John B. Kirkwood published “Market Power and Antitrust Enforcement” in 98 Boston University Law Review 1169 (2018).
Antitrust has returned to the national agenda. Leading Senators, progressive organizations, and many scholars are calling for stronger antitrust enforcement. One important step, overlooked in the discussion to date, is to reform how market power—an essential element in most antitrust violations—is determined. At present, the very definition of market power is unsettled. While there is widespread agreement that market power is the ability to raise price profitably above the competitive level, no consensus exists on how to determine the competitive level. Moreover, courts virtually never measure market power (or, its larger variant, monopoly power) by identifying the competitive level and comparing a defendant’s price to it. Rather, courts define a relevant market and calculate the defendant’s market share, a process that is often complex and misleading.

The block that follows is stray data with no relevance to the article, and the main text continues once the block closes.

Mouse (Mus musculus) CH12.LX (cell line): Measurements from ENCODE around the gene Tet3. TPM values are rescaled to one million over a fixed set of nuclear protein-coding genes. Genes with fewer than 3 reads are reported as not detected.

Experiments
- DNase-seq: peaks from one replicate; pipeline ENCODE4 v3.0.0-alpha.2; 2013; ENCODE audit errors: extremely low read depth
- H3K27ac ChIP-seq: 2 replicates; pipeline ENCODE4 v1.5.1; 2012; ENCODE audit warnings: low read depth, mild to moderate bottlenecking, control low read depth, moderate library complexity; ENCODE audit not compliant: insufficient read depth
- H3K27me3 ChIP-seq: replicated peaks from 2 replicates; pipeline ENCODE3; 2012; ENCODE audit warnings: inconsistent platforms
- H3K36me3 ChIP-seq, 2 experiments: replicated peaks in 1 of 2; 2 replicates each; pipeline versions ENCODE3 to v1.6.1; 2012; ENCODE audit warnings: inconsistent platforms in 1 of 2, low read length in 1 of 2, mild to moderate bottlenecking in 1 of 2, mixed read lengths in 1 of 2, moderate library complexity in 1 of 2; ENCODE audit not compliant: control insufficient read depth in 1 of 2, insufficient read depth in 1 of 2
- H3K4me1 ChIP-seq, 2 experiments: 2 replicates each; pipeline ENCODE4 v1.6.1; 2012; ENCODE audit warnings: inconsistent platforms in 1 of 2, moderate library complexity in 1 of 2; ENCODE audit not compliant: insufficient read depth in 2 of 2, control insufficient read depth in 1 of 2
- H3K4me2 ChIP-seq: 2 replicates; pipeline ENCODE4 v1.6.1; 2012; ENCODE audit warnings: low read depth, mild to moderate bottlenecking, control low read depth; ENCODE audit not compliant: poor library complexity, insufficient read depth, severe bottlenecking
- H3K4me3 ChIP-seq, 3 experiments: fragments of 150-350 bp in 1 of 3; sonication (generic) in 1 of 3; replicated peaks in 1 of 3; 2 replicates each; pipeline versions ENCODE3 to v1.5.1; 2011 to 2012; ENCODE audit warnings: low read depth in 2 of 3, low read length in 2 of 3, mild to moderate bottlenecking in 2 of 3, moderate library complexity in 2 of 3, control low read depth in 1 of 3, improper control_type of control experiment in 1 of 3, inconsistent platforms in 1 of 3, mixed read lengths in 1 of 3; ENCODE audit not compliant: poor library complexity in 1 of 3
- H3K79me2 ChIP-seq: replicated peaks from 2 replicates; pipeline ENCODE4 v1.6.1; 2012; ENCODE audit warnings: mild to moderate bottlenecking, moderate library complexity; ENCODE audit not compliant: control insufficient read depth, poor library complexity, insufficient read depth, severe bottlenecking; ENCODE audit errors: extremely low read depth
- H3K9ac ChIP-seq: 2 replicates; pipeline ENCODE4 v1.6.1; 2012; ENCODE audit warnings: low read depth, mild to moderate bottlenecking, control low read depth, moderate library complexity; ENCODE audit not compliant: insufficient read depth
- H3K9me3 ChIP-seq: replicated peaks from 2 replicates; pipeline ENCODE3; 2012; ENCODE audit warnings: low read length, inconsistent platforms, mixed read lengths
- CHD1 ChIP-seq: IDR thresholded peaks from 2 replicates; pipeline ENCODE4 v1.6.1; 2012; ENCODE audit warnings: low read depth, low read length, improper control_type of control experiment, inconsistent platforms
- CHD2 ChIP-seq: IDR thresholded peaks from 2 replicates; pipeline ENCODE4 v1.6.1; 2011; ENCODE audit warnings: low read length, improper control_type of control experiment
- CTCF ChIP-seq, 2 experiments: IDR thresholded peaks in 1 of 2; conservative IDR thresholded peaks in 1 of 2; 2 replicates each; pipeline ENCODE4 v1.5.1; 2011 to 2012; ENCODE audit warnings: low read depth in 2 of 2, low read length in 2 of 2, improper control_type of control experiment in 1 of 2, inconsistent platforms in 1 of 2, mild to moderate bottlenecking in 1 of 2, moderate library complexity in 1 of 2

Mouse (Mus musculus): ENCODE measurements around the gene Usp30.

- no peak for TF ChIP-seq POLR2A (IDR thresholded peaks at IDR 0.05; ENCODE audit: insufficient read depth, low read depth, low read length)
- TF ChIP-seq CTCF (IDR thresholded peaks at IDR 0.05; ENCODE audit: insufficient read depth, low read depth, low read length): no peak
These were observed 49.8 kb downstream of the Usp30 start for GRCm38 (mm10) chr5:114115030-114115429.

This Article proposes a new approach that would infer market power from the likely effects of the challenged conduct. Courts ought to identify market power by asking whether the challenged conduct is likely to enable the defendant(s) to raise price above the prevailing level or maintain price above the but for level (the level to which price would fall absent the challenged conduct). This method would not only close the definitional gap, it would simultaneously enable courts to resolve two critical elements of most antitrust offenses—market power and anticompetitive effects— while inferring the relevant market from the result. By reducing the cost and improving the accuracy of antitrust enforcement, this step would enhance its impact.